This is a complex subject, so we’ll go further into tax homes and pay packages in general in a future post, but for now, the best advice I have is to talk to an accountant about your personal tax situation to see what the financial implications would be for you. If you don’t yet have an accountant or tax professional, a great resource is traveltax.com.
2. A facility needs a traveler for a reason.
I’ve had the pleasure of working with some great people as a traveler and have found it to be overall a very rewarding experience. However, this is not guaranteed. Something to keep in mind is that facilities are likely paying big money for you – beyond what you see in your pay package, your recruitment company will also keep a sizable cut (generally anywhere between 20% – 25%).
It’s not always the case, but generally the number one reason a facility will go through a recruitment company in the first place is because they’ve had difficulty hiring or retaining an OT by themselves. Sometimes this is for something innocuous, like needing temporary coverage for a maternity leave, but sometimes it’s due to more sinister factors that may not be obvious until you’re actually working, like a toxic rehab director.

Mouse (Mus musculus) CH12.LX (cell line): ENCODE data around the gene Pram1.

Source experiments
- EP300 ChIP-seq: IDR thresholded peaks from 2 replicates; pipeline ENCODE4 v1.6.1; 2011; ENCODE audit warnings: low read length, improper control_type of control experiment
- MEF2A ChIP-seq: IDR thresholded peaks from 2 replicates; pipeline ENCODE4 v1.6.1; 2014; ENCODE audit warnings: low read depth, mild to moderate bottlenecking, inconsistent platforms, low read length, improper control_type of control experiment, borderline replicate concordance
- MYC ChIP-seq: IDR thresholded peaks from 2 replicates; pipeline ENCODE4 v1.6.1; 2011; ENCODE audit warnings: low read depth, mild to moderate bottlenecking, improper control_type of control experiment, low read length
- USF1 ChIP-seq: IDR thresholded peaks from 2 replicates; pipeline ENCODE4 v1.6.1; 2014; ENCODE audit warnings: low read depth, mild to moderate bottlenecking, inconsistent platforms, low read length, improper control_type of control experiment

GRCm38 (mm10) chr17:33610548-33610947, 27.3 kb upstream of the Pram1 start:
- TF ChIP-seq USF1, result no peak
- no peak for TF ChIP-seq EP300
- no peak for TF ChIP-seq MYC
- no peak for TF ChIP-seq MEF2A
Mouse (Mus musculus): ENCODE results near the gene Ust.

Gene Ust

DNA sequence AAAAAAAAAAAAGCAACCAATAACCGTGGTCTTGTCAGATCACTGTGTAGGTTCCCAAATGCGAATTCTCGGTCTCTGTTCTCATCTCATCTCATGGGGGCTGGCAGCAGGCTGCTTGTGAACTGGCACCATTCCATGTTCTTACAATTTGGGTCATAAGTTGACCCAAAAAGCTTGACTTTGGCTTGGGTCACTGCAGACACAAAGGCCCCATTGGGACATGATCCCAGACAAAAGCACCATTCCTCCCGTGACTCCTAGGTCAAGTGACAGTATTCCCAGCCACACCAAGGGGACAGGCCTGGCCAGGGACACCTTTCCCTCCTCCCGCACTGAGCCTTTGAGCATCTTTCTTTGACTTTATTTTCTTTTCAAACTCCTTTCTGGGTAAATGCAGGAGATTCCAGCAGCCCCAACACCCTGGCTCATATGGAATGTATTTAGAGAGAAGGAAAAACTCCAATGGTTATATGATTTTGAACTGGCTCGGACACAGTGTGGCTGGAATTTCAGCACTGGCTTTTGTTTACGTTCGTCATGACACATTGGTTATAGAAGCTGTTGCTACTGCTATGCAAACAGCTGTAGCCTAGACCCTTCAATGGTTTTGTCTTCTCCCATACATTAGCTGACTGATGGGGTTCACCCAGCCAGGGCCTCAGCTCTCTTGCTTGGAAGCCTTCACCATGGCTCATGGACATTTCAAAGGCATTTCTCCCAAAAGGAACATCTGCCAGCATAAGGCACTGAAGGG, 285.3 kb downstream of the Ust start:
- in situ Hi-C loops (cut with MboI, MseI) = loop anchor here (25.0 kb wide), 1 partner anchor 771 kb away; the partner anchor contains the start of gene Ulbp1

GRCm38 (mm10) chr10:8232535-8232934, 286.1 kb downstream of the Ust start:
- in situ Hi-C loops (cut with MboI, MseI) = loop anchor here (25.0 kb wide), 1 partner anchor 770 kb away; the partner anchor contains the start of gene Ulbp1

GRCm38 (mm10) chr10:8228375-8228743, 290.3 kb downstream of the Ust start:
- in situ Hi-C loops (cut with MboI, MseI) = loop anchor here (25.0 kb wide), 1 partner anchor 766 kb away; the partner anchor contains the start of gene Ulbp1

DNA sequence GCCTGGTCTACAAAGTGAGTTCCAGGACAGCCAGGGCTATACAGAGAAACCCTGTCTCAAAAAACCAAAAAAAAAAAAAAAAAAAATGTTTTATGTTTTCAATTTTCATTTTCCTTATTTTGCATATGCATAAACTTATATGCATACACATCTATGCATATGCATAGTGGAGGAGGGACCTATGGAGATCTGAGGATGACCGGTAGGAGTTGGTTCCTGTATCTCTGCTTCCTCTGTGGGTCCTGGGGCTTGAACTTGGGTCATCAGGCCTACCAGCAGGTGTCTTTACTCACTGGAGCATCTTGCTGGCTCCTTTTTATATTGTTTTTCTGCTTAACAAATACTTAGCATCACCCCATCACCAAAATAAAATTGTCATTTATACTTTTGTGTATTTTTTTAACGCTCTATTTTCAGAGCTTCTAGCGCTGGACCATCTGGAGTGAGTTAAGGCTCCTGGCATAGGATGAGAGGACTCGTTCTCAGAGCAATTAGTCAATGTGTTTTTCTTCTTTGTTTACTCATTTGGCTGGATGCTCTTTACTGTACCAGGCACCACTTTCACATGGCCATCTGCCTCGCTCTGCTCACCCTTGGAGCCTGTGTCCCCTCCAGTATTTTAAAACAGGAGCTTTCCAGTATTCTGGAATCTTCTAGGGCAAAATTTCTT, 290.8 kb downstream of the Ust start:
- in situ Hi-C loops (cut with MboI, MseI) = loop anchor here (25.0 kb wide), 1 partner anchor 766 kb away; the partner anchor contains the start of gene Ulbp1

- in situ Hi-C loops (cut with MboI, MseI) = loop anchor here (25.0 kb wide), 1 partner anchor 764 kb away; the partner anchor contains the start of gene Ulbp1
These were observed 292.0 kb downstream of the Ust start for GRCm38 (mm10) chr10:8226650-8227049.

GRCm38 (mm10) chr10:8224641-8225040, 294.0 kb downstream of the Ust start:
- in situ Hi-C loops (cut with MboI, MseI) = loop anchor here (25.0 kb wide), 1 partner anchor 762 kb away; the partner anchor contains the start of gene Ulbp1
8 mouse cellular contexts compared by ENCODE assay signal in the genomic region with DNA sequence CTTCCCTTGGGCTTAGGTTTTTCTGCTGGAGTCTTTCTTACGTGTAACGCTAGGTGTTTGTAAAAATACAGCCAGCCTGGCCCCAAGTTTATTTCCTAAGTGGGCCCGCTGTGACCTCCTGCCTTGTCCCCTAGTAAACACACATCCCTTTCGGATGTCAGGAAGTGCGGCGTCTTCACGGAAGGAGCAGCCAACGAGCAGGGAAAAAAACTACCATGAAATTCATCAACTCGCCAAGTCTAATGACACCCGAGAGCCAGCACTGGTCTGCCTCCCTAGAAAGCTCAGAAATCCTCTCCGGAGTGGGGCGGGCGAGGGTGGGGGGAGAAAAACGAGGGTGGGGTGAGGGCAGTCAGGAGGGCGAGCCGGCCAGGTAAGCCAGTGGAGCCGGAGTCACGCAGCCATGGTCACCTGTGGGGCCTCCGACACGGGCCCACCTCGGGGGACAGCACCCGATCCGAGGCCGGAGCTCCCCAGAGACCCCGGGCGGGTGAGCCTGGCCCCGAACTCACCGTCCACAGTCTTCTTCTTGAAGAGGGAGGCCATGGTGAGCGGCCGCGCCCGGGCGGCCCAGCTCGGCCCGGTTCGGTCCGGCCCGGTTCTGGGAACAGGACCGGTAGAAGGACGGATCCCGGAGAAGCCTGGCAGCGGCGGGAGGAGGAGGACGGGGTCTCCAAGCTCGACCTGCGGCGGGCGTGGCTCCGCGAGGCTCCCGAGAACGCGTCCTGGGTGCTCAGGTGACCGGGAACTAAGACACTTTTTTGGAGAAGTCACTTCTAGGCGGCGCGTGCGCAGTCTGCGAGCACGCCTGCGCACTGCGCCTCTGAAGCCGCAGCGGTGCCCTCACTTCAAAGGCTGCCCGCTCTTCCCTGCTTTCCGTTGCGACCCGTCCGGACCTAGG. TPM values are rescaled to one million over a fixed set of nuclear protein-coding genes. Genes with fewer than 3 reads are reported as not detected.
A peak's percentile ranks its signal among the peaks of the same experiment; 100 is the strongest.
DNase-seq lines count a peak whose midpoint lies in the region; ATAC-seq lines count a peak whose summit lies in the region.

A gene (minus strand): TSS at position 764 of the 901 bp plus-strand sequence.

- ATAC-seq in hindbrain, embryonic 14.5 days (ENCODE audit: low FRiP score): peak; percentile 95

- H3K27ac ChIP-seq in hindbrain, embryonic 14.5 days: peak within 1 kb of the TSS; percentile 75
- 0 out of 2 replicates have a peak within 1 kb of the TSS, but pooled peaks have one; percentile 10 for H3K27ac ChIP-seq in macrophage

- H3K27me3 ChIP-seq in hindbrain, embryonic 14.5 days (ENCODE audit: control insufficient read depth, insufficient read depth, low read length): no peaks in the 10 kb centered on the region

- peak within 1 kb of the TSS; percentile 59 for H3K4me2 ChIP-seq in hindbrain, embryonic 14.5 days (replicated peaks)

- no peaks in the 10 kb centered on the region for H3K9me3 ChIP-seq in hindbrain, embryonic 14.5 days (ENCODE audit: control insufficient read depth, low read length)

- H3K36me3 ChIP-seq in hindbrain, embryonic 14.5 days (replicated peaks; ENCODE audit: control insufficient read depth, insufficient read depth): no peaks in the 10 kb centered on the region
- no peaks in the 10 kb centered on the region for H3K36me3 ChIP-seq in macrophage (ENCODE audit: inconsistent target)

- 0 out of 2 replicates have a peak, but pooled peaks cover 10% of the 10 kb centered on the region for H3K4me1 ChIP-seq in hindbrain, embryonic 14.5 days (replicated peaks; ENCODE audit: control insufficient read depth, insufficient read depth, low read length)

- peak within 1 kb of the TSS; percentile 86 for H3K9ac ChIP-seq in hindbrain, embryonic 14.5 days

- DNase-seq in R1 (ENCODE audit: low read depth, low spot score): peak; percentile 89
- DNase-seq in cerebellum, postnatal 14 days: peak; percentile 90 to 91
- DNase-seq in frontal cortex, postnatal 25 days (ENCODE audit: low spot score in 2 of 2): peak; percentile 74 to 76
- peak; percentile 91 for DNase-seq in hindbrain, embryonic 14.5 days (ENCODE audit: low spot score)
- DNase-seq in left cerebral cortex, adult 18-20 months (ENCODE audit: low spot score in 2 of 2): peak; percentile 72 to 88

The best advice that I have to guard against this is to thoroughly vet the facility when you have your interview (you’re interviewing them just as much, if not more, than they’re interviewing you) and to have recruiters that you can trust to have your back.
I also like to keep in mind what I like to call the “pick two” triangle of travel therapy: setting, money, and location. If an awesome pediatric clinic is offering to pay $2,300 a week in the coolest part of Chicago, it might be too good to be true. Generally, a facility will offer more money for harder to fill settings (SNFs) or locations that are rural and don’t have much access to occupational therapists. And while it is possible to find more interesting placements like hand therapy or fun locations like San Diego, the pay may be considerably less as a result of having more therapists willing to take these jobs.
3. You should develop rapport with multiple recruiters.
While some travelers may hit it off with a recruiter right away and prefer to work for one travel company, I always advise new travelers to begin developing relationships with multiple recruiters for a couple reasons.